In Rotterdam, Jonathan Cohen directed the Rotterdam Philharmonic Orchestra, the Netherlands Radio Choir and four polished soloists in an energetic performance of Handel’s Messiah. Performed without an audience and with a few of the players masked, this was broadcast live and will be available on demand for a year. In what seems to have become an annoying regular practice, the original performance interval is preserved intact in the replay, with the camera focusing on bits of different instruments left on the stage. Couldn't the interval be edited out for replay?

Members of the Rotterdam Philharmonic Orchestra
© Rotterdam Philharmonic Orchestra

Although most people would probably not perceive Messiah as having a narrative, it does have a structural arc, what Jonathan Keates calls “Jennens’ scenic structure”.  Part Two is characterised by librettist Charles Jennens as “The accomplishment of redemption by the sacrifice of Christ, mankind’s rejection of God’s offer, and mankind’s utter defeat when trying to oppose the power of the Almighty”. It starts with the depiction of Christ as a “man of sorrows” in “He was despised”, and follows through on the theme of rejection via “All we like sheep”, “He trusted in God” and so on, until the whole work pivots to the theme of redemption with the the joyful aria “But thou didst not leave His soul in hell” with a carefully designed triumphal lead in to the Hallelujah Chorus. To leave out, as Cohen did, “Lift up your heads” and also “Unto the angels …. Let all the angels” seriously weakens the message and impact of this section. Also missing were “Then shall be brought to pass … O death where is thy sting” and “Thanks be to God”, which (unfortunately) are cut more often. Taking the interval between “All we like sheep” and “All they that see him” also doesn’t do much to support the Jennens’ trajectory.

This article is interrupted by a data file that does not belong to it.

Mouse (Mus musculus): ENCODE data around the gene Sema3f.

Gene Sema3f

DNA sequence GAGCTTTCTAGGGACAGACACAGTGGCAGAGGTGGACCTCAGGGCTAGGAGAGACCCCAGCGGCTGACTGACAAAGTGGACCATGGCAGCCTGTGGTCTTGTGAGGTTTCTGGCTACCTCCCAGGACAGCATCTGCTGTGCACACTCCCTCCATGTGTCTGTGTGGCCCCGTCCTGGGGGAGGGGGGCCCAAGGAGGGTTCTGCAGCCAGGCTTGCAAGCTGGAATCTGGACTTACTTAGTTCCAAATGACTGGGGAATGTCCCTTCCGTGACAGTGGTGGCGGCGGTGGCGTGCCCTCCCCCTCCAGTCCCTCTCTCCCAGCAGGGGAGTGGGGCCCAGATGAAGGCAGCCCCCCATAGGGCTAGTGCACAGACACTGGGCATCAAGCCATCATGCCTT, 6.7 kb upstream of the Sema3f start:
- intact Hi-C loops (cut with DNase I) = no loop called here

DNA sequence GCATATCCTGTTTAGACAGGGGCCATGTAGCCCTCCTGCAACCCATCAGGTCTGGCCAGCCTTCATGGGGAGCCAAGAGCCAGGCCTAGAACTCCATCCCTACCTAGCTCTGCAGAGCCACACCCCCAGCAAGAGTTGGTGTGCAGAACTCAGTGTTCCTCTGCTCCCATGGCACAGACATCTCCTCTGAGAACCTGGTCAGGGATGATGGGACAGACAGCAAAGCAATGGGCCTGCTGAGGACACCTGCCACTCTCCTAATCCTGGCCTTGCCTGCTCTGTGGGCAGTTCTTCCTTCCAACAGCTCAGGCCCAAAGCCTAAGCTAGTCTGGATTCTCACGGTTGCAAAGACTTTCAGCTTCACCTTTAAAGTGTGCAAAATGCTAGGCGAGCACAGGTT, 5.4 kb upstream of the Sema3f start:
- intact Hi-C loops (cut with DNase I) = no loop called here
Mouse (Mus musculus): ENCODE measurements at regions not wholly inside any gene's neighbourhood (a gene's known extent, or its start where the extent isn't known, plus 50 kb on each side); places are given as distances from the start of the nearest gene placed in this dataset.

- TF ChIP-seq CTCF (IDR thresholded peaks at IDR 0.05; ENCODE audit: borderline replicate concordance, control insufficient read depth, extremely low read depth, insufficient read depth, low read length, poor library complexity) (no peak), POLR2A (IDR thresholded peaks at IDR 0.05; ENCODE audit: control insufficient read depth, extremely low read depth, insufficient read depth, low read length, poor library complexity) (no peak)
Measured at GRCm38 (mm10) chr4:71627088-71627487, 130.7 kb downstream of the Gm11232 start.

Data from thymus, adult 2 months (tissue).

Emőke Baráth, Jonathan Cohen and the Rotterdam Philharmonic Orchestra
© Rotterdam Philharmonic Orchestra

Apart from those strictures, the musical values were solid. The Rotterdam Philharmonic played on modern instruments (apart from the harpsichords), but Cohen infused enough Baroque style to make this palatable, with little vibrato and crisp articulation. The quite large choir was very disciplined with excellent English diction. The trumpets and timpani were especially good in the choruses which required them.

Emöke Baráth has a somewhat dark timbre for a soprano but nonetheless produced effortless pure high notes with considerable flexibility in the passage work and delivered “I know that my Redeemer liveth” with warmth and commitment. Andreas Scholl still displays refulgent golden tone especially in the upper part of his range, although I must confess to having a preference for a mezzo in “He was despised”. Andrew Staples appears to be the Messiah tenor de jour, as well he might, and Matthew Rose was equally at home in the bass part.

This performance was reviewed from the Rotterdam Philharmonic's video stream